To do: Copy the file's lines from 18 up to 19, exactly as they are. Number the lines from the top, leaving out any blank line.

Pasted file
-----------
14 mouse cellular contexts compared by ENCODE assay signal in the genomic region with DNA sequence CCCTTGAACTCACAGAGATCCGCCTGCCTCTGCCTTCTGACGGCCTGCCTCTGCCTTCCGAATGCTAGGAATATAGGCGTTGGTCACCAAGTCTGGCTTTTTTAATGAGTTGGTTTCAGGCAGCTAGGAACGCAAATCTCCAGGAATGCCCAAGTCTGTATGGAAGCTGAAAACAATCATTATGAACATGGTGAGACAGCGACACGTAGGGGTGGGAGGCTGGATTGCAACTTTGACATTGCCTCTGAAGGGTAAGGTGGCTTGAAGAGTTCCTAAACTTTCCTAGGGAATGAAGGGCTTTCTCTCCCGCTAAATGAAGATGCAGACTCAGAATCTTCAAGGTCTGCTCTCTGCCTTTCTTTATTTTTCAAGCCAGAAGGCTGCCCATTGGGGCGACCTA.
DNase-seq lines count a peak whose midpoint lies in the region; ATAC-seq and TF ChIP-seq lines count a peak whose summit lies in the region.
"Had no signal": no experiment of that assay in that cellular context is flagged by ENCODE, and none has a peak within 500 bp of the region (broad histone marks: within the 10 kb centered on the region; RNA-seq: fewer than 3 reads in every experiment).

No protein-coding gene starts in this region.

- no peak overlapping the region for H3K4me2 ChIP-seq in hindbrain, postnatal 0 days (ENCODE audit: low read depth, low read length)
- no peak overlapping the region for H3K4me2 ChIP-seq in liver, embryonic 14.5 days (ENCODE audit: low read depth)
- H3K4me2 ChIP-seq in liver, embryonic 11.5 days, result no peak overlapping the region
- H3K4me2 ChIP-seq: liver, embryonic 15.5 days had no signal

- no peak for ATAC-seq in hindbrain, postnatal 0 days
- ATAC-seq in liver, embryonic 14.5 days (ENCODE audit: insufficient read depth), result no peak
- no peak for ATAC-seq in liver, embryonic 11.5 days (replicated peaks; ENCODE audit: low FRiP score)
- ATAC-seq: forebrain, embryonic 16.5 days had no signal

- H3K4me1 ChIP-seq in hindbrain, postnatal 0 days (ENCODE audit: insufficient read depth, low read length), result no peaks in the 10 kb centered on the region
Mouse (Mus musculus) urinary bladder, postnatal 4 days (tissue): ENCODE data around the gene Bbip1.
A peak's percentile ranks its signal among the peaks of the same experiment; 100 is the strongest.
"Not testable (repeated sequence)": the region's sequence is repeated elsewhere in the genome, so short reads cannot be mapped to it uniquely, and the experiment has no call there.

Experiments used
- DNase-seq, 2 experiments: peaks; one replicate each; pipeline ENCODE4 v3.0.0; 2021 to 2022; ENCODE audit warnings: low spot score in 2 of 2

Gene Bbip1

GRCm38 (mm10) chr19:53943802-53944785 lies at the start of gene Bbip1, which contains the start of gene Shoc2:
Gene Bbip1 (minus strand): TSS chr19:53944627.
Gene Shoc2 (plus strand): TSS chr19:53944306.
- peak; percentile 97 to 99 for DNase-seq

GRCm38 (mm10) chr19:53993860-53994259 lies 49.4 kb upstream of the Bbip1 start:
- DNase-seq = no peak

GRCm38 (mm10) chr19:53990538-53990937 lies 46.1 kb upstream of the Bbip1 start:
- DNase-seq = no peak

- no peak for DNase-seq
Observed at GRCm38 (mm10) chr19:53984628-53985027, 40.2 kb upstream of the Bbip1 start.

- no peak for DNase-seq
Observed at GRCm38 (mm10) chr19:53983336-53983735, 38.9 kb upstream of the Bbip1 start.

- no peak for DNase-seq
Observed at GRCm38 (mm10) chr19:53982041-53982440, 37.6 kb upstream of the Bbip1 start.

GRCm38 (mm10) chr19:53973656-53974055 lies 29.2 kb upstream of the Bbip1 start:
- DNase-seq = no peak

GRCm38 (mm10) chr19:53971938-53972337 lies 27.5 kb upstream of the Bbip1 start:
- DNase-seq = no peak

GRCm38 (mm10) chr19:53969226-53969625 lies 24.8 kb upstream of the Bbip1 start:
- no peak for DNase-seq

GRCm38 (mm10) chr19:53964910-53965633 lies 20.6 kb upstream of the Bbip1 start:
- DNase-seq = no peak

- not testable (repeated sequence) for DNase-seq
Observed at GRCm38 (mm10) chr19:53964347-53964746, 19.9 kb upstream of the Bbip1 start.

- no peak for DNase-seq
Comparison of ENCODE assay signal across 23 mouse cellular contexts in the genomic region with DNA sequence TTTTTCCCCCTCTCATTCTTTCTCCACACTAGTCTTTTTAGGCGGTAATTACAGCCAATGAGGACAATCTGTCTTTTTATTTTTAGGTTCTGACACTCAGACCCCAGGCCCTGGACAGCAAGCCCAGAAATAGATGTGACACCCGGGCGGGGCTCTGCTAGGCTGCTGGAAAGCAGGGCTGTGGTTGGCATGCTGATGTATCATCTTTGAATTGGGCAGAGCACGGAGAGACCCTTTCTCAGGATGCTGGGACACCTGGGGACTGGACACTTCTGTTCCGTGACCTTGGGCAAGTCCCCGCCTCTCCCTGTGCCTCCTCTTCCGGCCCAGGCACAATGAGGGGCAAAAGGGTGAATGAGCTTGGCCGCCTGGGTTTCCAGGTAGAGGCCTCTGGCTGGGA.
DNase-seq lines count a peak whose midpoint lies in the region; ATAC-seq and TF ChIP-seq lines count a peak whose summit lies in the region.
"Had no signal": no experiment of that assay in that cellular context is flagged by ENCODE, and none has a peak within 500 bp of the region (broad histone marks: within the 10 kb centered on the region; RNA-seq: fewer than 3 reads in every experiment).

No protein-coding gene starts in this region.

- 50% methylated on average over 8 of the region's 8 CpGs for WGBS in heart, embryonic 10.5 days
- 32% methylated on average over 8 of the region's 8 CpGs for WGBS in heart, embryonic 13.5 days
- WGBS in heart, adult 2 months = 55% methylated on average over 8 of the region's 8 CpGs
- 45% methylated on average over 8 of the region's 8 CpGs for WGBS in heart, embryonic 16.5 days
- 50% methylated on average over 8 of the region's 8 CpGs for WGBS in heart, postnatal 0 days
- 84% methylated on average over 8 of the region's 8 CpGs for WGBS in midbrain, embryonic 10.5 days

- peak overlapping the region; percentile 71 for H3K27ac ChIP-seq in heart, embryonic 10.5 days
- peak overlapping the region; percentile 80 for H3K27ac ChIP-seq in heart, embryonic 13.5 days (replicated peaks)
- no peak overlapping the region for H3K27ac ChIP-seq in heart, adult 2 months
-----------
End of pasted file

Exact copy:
- DNase-seq, 2 experiments: peaks; one replicate each; pipeline ENCODE4 v3.0.0; 2021 to 2022; ENCODE audit warnings: low spot score in 2 of 2

Gene Bbip1